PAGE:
More worrying in this case is the stated reason for the withdrawal of the book. Dr. Ambedkar announced his decision to convert to Buddhism, took a formal diksha from Buddhist monks and, in turn, led the conversion of close to half a million people on October 14, 1956, in Nagpur.
He called the faith Navayana or the New Way, a protestant Buddhism based on his reinterpretation of classical Buddhism, his re-reading of its canonical texts, as well as his reorganisation of its central doctrines, tenets, practices and institutions. In the last year of his life, he wrote a massive work titled The Buddha and His Dhamma, to make the teachings of the Buddha accessible to modern readers. As part of the public ceremony of joining this new religion, followers collectively took 22 vows, written by Babasaheb himself.
In the weeks following the Nagpur initiation, and the months following Dr. Ambedkar's death on December 6, 1956, close to four million people, mostly Dalits, (predominantly Mahars from Maharashtra), adopted this faith.
The purpose of Ambedkarite Buddhism is to liberate Dalits from untouchability and other forms of social exclusion and humiliation, all of which flow from the low status assigned to them in the orthodox Hindu caste system. Dr. Ambedkar's vows are meant to both induct converts into a genuinely egalitarian society and enable them to leave behind modes of living, thinking and believing that were hierarchical, violent and humiliating.
It is clear that the vows serve the dual purpose of discarding the old and adopting the new. They help Neo-Buddhists reject the Hindu way of life that had oppressed them for centuries, and, at the same time, assert their adherence to an emancipatory creed.
Dr. Ambedkar's Buddhism was as much an indictment of Hindu varna dharma as it was a modern statement of equality, intended to deepen the vision of the Constitution while also recalling the original critique of the Buddha against Vedic orthodoxy. When the laws and promises contained in the liberal statute books proved inadequate, he tried to place vulnerable communities on an equal footing by endowing them with a positive identity and a separate programme of action.
Left to himself, Dr. Ambedkar might have preferred a "civic religion". For him, Buddhism supplemented the new republic's guarantees of equal citizenship, universal adult franchise, fundamental rights, reservations, freedom of religion and a secular state that he had struggled to establish. But the main difficulties of Dalits stemmed from the very structure of Hindu society, which did not change much despite Independence and the Constitution. As he said in a speech to the Constituent Assembly, the political revolution was not accompanied by a social revolution. He also recognised that ordinary people in India, across castes and communities, drew strength from traditional religious faiths of various kinds. Babasaheb hoped that the Navayana would have the two-pronged effect of addressing both the problem of inequality and the desire for a religion — one that generated self-respect and a distinct identity — among his followers.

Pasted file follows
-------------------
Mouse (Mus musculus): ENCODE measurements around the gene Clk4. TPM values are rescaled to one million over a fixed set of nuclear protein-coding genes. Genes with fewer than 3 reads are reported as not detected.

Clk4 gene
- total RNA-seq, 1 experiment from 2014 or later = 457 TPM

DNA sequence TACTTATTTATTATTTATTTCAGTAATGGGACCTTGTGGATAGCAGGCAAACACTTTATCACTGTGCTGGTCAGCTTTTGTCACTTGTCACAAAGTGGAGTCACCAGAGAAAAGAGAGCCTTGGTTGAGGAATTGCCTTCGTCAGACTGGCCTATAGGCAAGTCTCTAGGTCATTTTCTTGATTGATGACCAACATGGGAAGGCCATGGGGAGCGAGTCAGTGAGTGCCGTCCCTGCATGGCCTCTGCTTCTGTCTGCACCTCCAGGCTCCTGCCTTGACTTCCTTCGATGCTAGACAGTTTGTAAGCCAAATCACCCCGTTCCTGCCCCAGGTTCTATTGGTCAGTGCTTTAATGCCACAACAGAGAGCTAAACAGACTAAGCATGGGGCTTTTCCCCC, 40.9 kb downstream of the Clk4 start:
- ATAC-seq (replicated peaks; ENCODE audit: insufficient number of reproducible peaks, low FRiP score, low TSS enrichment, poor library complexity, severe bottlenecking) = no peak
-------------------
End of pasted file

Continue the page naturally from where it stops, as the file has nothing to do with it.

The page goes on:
In arranging the vows in a particular order, Dr. Ambedkar seems to have wanted to first clear the ground, ensuring that ample distance is created between the Hindu faith (and along with it, the outcaste status) that the seeker was born into and the new Dhamma that is going to be embraced. The condemnation of Hinduism is unequivocal, and takes precedence over the utterance of Buddhist vows.
The break amounts to a "rebirth", as is stated in no uncertain terms in the penultimate vow (Vow 21: "I believe that I am having a re-birth"). The Gujarat government official's words call this "going against the message of national integration", but obviously, it's the rather more forceful refusal of the Ambedkarite Buddhist to remain integrated within the Hindu fold that has caused the discomfort and led to a withdrawal of the textbook in question.
The government in Gujarat and the Centre want to appropriate the legacies of modern historical figures like Sardar Patel and Dr. Ambedkar even though this makes little ideological sense, given the values these stalwarts espoused and their lack of congruence with Hindutva politics. The BJP also has cynical designs on Dr. Ambedkar with the aim of capturing a share of Dalit votes. The government-sponsored celebration of his 125th anniversary — but the inability to actually stomach his critical views on the caste system or on Hindu deities, rituals and beliefs — is an excellent illustration of the hollowness of the Hindu Right's claims to speak in favour of Dalit rights, national integration or the public interest.
Mr. Parmar, the book's author, went on to tell journalists that he would rather that the textbook have a few blank pages or contain more photographs of Dr. Ambedkar, than that the publisher, one Dharmesh Kothari, include the vows of his own accord, without consulting with him. Withdrawing the book seems like a defensive ploy on the part of an implicitly Hindu — and Hindu majoritarian — government to shield what Mr. Kapadia called "the impressionable mind" of the student reader just as it is about to encounter the radical force and fiercely anti-assimilationist tendency of the Navayana doctrine.
This is unacceptable. Students in Gujarat and elsewhere must be allowed to learn how Babasaheb sought to make a better, more equitable India. If to achieve this goal, he had to attack the worst aspects of society, religion and politics, whether "Hindu" or Indian, so be it. Our young, the future citizens of this country, have to be made aware of the courage it took Dr. Ambedkar to seek to annihilate caste.